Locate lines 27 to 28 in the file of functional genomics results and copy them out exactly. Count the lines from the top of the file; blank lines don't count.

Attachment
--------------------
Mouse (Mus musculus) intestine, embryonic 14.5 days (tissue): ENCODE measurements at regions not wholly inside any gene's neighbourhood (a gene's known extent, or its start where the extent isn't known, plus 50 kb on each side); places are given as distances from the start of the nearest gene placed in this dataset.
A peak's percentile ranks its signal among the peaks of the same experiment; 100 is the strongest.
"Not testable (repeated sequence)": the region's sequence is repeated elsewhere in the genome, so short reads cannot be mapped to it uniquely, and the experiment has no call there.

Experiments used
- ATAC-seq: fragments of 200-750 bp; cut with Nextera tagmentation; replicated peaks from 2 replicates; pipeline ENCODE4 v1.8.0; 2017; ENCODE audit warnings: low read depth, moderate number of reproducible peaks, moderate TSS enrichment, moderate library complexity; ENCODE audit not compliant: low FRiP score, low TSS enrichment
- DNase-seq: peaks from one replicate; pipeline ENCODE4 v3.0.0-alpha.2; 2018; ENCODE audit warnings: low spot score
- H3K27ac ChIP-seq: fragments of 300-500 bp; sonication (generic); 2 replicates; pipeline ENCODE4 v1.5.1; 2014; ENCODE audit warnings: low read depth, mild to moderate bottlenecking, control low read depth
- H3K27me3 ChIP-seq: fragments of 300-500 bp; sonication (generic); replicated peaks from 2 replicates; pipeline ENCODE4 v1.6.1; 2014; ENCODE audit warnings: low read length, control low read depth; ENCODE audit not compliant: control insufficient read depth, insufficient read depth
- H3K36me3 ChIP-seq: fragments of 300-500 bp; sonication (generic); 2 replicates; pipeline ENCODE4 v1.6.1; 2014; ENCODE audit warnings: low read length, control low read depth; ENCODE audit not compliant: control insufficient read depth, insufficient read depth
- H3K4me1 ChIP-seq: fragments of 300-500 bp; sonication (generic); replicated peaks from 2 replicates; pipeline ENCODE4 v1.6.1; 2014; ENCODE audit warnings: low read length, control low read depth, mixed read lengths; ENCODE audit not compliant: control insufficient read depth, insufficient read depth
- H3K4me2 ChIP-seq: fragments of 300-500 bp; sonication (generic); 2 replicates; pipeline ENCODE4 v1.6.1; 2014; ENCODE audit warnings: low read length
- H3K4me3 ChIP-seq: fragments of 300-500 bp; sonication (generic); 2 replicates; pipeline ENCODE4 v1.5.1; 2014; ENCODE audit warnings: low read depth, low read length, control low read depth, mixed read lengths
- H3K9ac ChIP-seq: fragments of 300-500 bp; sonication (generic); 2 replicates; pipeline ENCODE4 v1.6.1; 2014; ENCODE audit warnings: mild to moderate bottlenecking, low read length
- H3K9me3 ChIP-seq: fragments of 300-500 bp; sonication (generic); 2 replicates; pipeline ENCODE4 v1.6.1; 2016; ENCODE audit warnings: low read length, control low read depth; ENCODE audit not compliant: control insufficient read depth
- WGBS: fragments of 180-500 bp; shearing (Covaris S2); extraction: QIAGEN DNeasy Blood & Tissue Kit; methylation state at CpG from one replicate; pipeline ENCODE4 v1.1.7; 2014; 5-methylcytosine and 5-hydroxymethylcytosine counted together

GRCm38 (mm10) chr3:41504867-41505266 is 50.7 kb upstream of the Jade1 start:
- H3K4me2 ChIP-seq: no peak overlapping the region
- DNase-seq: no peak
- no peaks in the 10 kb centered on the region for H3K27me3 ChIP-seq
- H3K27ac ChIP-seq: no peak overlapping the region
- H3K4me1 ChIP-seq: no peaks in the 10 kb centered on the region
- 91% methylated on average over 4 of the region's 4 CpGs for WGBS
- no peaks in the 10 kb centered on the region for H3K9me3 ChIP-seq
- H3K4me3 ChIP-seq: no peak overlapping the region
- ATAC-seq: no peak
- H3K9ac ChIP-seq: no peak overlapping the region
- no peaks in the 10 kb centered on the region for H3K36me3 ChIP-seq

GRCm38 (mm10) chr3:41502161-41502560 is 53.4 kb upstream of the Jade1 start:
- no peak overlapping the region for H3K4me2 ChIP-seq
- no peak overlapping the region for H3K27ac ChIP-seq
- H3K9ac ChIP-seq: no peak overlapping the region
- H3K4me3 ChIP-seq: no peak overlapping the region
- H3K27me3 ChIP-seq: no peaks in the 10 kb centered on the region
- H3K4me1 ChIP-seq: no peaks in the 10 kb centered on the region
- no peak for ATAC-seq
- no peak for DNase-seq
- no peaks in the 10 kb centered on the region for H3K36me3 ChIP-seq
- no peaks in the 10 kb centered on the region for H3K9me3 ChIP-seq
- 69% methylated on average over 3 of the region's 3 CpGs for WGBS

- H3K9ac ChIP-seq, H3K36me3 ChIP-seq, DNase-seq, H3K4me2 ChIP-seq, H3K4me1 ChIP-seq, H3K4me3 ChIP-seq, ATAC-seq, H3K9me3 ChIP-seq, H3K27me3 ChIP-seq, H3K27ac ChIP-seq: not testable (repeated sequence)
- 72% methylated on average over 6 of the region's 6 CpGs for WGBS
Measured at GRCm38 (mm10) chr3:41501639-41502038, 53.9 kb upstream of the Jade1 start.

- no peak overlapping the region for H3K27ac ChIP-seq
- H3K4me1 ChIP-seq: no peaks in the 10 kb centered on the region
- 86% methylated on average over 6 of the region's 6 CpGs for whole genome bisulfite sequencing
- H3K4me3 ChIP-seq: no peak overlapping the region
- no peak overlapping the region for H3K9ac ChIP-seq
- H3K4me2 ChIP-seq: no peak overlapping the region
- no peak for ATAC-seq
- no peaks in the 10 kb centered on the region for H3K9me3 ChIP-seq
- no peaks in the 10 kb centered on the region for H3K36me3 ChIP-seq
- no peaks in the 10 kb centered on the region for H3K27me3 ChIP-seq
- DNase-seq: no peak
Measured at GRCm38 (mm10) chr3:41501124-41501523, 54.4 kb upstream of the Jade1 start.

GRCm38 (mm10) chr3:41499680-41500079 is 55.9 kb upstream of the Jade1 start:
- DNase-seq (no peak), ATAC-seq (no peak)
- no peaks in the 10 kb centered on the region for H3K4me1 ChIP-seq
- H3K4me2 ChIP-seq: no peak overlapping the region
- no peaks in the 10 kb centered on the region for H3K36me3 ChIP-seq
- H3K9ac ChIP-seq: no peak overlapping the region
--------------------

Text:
- no peaks in the 10 kb centered on the region for H3K36me3 ChIP-seq

GRCm38 (mm10) chr3:41502161-41502560 is 53.4 kb upstream of the Jade1 start: